Oklahoma Sooners

Oklahoma Sooners Football | An Argument Against The Defensive Concerns

Rich DeCray

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Through the first half of conference play, the Oklahoma Sooners compiled a 7-0 overall record while much of the praise fell on the program’s newest hire, Alex Grinch. Allowing 19.43 point per game, the defense finally appeared primed for a College Football Playoff berth. However, a single hiccup pushed that number up to 23 on the year. Clearly causing concern throughout much of the fanbase, many immediately reacted by voicing any and all grievances.

Yet, those concerns are not based in reality. Why? Let’s review the course of events from Saturday’s contest in Manhattan, Kansas.

Stepping onto the field, Kansas State set out to expose the ‘speed defense’ which requires players to play a bit undersized in terms of weight. Utilizing sound technique, the offensive line tips the scale at an average of 305.6 pounds per player. On the other side of the equation, the Sooners’ defensive line remained outmatched in the department at 274 pounds on average. However, the discrepancy between the two is not uncommon.

What is uncommon is the fact that KSU decided to depart from the traditional 11-man personnel commonly found in the spread offense. Instead, Chris Klieman opted to field two tight ends and a fullback to punish the defense in the trenches. Creating space, the offensive line accepted the challenge at hand with three other players in tow. At that point, it simply turned into a numbers game as K-State racked up 213 yards alongside six scores on the ground while controlling the clock. Clearly emphasizing a north-south run game in preparation for the contest, the Wildcats found success at the point of attack.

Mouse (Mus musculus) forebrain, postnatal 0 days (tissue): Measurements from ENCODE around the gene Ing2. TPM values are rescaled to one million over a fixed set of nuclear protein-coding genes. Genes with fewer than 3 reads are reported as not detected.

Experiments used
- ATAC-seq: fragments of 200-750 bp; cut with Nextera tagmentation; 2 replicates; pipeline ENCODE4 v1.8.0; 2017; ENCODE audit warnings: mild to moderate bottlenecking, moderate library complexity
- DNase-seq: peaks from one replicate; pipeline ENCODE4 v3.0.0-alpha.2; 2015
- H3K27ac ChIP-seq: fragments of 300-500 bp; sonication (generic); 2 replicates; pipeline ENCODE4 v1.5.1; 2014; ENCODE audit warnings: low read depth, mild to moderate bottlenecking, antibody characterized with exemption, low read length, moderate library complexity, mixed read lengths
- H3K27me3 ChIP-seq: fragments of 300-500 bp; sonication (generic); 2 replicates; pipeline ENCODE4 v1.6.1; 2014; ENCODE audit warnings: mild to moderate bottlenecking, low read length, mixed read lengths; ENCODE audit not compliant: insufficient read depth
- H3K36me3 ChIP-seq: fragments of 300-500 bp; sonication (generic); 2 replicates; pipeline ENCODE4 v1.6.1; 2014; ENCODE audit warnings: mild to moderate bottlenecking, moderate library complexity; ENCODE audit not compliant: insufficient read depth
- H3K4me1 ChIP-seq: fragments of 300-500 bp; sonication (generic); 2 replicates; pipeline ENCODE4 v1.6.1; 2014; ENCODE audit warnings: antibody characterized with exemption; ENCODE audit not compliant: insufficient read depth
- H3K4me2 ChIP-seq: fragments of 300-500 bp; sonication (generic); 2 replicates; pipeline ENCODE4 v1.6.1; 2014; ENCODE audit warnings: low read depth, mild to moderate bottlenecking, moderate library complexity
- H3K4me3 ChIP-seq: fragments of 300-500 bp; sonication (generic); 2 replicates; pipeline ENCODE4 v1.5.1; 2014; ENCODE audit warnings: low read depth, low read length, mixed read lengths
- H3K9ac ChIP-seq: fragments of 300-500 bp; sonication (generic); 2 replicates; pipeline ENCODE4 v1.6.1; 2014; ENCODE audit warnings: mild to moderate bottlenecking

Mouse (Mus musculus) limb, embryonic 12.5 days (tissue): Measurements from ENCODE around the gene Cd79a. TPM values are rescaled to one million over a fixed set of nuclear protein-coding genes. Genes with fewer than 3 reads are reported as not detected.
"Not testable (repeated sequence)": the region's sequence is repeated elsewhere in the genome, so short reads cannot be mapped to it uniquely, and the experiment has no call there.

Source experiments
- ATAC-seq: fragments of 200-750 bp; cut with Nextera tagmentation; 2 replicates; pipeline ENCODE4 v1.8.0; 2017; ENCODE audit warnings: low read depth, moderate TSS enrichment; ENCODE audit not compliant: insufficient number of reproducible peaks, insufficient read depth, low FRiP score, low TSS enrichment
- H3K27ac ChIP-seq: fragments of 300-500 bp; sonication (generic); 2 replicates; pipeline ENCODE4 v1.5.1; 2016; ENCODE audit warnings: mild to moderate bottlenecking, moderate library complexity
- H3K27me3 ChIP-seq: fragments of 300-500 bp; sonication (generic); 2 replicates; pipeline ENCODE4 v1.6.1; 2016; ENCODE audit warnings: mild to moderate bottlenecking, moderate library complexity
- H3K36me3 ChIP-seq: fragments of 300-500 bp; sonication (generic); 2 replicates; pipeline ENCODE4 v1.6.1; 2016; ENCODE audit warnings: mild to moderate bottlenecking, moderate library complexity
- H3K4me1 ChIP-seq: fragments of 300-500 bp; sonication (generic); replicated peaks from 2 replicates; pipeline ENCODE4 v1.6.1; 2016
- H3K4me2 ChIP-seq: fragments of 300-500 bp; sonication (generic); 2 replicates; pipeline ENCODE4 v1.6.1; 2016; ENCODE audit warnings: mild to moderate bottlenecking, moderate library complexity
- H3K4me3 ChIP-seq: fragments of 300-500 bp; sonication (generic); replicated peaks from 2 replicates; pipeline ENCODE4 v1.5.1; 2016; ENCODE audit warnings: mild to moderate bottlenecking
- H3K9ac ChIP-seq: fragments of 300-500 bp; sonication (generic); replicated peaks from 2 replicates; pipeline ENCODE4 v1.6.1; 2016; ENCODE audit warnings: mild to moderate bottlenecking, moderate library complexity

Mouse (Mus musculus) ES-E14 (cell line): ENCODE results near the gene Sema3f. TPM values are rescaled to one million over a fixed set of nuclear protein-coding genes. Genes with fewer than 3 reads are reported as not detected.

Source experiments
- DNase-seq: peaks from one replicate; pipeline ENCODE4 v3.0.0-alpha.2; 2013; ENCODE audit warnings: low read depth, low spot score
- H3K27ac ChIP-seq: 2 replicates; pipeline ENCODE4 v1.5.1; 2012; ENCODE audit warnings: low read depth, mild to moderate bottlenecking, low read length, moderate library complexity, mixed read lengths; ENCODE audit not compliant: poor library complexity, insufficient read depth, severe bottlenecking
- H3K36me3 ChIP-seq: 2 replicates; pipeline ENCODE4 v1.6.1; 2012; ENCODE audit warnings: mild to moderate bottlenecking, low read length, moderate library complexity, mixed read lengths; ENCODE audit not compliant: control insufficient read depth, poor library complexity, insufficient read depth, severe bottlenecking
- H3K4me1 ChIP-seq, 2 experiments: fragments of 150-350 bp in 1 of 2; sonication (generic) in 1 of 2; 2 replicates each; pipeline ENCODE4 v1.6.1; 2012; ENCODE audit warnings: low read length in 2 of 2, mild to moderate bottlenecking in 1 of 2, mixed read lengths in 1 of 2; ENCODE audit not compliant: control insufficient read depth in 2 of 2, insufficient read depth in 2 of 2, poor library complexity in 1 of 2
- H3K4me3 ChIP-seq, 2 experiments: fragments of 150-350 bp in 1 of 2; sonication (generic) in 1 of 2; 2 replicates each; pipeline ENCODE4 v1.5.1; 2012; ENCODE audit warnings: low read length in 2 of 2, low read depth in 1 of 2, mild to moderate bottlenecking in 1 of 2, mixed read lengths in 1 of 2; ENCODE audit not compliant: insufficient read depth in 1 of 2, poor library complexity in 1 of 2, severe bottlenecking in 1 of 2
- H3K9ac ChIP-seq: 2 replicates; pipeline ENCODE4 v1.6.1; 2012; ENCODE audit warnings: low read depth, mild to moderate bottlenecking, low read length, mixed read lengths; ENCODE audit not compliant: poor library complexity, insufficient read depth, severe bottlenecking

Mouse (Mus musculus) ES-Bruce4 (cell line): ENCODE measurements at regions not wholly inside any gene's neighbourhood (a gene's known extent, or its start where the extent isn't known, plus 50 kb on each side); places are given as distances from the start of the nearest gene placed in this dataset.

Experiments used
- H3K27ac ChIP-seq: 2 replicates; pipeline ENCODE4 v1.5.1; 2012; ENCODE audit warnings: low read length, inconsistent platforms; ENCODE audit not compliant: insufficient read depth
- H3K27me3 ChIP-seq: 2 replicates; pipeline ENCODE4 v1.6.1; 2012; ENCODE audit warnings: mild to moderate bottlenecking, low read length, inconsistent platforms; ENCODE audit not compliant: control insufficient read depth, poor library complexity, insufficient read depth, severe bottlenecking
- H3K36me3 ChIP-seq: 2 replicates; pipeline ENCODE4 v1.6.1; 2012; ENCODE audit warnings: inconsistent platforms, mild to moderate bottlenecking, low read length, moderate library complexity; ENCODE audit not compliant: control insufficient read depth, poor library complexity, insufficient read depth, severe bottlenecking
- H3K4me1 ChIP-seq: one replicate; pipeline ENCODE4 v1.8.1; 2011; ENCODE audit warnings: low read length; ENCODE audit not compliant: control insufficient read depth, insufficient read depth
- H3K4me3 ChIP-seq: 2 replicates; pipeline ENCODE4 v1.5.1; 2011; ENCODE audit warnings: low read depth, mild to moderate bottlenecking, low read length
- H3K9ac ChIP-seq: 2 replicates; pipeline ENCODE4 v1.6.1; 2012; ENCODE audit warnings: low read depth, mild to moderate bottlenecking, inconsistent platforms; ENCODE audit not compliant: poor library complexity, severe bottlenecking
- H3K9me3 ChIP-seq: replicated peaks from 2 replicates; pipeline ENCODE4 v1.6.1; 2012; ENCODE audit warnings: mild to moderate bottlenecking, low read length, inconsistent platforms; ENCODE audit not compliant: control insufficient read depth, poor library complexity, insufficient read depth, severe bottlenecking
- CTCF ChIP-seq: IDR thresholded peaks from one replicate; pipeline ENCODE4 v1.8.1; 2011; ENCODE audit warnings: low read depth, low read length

Moving forward, there are only two teams capable of running north-south through the tackles like the Wildcats have done. Those programs are Iowa State with the talents of Breece Hall and Oklahoma State behind the home-run threat that is Chuba Hubbard. Knowing that’s the case, the question must now be asked if either of these have the ability to implement a power offense for a single week in an attempt to win a single game.

The answer is a resounding no! There’s not a single program in the league that has the personnel or the time during game week to replicate the Wildcats success against the Oklahoma ‘speed defense.’ Furthermore, the risk versus reward of doing so requires great risk to little reward negating the thought nearly immediately.

Despite giving up 48 points to an inferior opponent, the Sooners are in good shape defensively for the remainder of the year.

3 Comments

  1. I disagree with this assessment and here’s why : Until the Sooner DB’s decide that they will sacrifice their bodies in an attempt to make a tackle as RB’s reach the second level they will continued to be challenged in the manner of K-State. The Wildcats were said to have success running into the heart of OU’s defense but that can’t be true because , at least in this game , there was no heart evident…..BOOMER!

    1. Hi Brad,

      Thanks for dropping a comment! While I 100% agree with you on the DB’s needing to sacrifice in order to make a tackle, I would also say that Oklahoma’s defensive front was beaten badly last week. The Wildcats did a great job of attacking into the second layer of the defense and it left the DBs more vulnerable than they’ve been all season. I’ve been hard on the DB’s this season but I’ll also be the first to step up and say that last week wasn’t solely on them.

    2. I agree wholeheartedly that effort has to be there. Whatever happened to the personalities like a Travis Lewis?

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